WORD LISTS

"The Strange Case of Dr. Jekyll and Mr. Hyde" by Robert Louis Stevenson, List 4

August 11, 2022
When a respected doctor performs a dangerous experiment on himself, he empowers an evil alter ego who wreaks havoc on London. Read the full text here.

This list covers "Dr. Lanyon's Narrative"–"Henry Jekyll's Full Statement of the Case."

Here are links to our lists for the novella: List 1, List 2, List 3, List 4
farrago
The less I understood of this farrago, the less I was in a position to judge of its importance; and an appeal so worded could not be set aside without a grave responsibility.
volatile
The phial, to which I next turned my attention, might have been about half full of a blood-red liquor, which was highly pungent to the sense of smell and seemed to me to contain phosphorus and some volatile ether.
constrained
He told me “yes” by a constrained gesture; and when I had bidden him enter, he did not obey me without a searching backward glance into the darkness of the square.
incipient
This bore some resemblance to incipient rigour, and was accompanied by a marked sinking of the pulse.
idiosyncratic
At the time, I set it down to some idiosyncratic, personal distaste, and merely wondered at the acuteness of the symptoms; but I have since had reason to believe the cause to lie much deeper in the nature of man, and to turn on some nobler hinge than the principle of hatred.
accoutrement
...his clothes, that is to say, although they were of rich and sober fabric, were enormously too large for him in every measurement—the trousers hanging on his legs and rolled up to keep them from the ground, the waist of the coat below his haunches, and the collar sprawling wide upon his shoulders. Strange to relate, this ludicrous accoutrement was far from moving me to laughter.
misbegotten
Rather, as there was something abnormal and misbegotten in the very essence of the creature that now faced me—something seizing, surprising and revolting—this fresh disparity seemed but to fit in with and to reinforce it; so that to my interest in the man’s nature and character, there was added a curiosity as to his origin, his life, his fortune and status in the world.
tincture
He thanked me with a smiling nod, measured out a few minims of the red tincture and added one of the powders.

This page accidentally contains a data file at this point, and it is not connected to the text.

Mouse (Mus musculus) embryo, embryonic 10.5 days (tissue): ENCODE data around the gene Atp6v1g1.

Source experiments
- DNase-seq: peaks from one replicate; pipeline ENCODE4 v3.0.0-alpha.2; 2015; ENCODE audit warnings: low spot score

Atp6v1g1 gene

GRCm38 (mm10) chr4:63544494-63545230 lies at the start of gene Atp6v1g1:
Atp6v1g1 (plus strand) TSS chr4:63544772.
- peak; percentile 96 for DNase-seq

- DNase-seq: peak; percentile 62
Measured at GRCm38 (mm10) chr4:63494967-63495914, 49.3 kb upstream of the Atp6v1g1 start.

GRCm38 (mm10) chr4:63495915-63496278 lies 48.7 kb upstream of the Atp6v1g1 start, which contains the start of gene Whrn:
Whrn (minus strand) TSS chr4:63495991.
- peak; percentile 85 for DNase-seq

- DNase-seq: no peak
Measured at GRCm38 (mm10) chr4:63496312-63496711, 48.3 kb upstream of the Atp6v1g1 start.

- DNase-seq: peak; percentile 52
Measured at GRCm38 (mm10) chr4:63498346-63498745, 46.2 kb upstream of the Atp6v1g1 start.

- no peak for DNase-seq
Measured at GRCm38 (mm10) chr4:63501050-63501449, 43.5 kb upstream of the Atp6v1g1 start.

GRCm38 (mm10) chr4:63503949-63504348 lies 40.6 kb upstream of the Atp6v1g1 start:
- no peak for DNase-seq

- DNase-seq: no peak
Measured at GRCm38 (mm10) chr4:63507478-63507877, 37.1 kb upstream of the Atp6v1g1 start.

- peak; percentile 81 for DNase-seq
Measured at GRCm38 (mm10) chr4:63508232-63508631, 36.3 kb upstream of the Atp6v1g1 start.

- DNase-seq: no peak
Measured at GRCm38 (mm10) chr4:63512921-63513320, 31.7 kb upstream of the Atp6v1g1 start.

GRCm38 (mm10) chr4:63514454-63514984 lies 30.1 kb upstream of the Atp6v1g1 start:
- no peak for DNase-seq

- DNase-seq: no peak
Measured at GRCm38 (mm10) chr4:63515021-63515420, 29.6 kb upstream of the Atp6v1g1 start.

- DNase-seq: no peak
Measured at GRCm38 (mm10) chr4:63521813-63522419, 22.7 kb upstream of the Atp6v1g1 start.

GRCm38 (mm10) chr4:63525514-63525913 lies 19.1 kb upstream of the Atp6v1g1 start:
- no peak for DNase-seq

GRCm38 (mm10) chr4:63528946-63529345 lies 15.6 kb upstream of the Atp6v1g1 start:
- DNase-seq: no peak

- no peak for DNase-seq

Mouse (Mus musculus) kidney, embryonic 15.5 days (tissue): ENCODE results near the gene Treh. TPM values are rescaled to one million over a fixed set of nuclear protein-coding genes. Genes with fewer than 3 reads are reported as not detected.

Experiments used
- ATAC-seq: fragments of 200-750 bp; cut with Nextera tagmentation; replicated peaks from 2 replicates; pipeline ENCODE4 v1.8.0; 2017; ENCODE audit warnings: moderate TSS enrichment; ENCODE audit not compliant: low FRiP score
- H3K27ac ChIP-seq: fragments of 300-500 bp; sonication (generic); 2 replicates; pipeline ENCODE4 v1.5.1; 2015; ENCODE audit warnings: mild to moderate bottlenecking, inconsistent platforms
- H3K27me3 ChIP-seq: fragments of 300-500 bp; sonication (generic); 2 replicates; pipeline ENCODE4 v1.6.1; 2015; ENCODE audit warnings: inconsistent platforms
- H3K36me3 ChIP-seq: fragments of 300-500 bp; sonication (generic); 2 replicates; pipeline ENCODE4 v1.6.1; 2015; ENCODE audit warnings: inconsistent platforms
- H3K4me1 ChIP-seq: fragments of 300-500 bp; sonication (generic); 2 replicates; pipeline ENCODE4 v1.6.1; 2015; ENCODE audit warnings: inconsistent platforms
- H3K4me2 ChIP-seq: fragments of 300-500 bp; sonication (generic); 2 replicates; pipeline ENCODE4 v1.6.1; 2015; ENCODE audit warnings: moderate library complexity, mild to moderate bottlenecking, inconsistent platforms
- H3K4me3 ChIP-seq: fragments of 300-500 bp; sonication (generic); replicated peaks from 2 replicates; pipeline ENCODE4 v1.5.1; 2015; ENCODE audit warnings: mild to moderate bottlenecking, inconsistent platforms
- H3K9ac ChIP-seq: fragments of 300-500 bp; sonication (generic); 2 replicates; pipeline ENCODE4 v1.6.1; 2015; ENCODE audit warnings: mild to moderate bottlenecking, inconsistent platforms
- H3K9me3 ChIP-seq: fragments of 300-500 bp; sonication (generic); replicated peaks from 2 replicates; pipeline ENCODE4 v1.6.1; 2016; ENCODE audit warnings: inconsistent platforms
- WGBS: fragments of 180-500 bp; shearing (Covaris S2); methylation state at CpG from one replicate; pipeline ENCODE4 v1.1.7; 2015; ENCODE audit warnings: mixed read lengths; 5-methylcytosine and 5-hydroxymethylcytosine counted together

effervesce
The mixture, which was at first of a reddish hue, began, in proportion as the crystals melted, to brighten in colour, to effervesce audibly, and to throw off small fumes of vapour.
inexplicable
But I have gone too far in the way of inexplicable services to pause before I see the end.
deride
And now, you who have so long been bound to the most narrow and material views, you who have denied the virtue of transcendental medicine, you who have derided your superiors—behold!
turpitude
As for the moral turpitude that man unveiled to me, even with tears of penitence, I cannot, even in memory, dwell on it without a start of horror.
imperious
And indeed the worst of my faults was a certain impatient gaiety of disposition, such as has made the happiness of many, but such as I found it hard to reconcile with my imperious desire to carry my head high, and wear a more than commonly grave countenance before the public.
duplicity
Hence it came about that I concealed my pleasures; and that when I reached years of reflection, and began to look round me and take stock of my progress and position in the world, I stood already committed to a profound duplicity of life.
inveterate
In this case, I was driven to reflect deeply and inveterately on that hard law of life, which lies at the root of religion and is one of the most plentiful springs of distress.
multifarious
Others will follow, others will outstrip me on the same lines; and I hazard the guess that man will be ultimately known for a mere polity of multifarious, incongruous and independent denizens.
denizen
Others will follow, others will outstrip me on the same lines; and I hazard the guess that man will be ultimately known for a mere polity of multifarious, incongruous and independent denizens.
penitence
If each, I told myself, could be housed in separate identities, life would be relieved of all that was unbearable; the unjust might go his way, delivered from the aspirations and remorse of his more upright twin; and the just could walk steadfastly and securely on his upward path, doing the good things in which he found his pleasure, and no longer exposed to disgrace and penitence by the hands of this extraneous evil.
transience
I began to perceive more deeply than it has ever yet been stated, the trembling immateriality, the mistlike transience, of this seemingly so solid body in which we walk attired.
effulgence
Enough then, that I not only recognised my natural body from the mere aura and effulgence of certain of the powers that made up my spirit, but managed to compound a drug by which these powers should be dethroned from their supremacy, and a second form and countenance substituted, none the less natural to me because they were the expression, and bore the stamp of lower elements in my soul.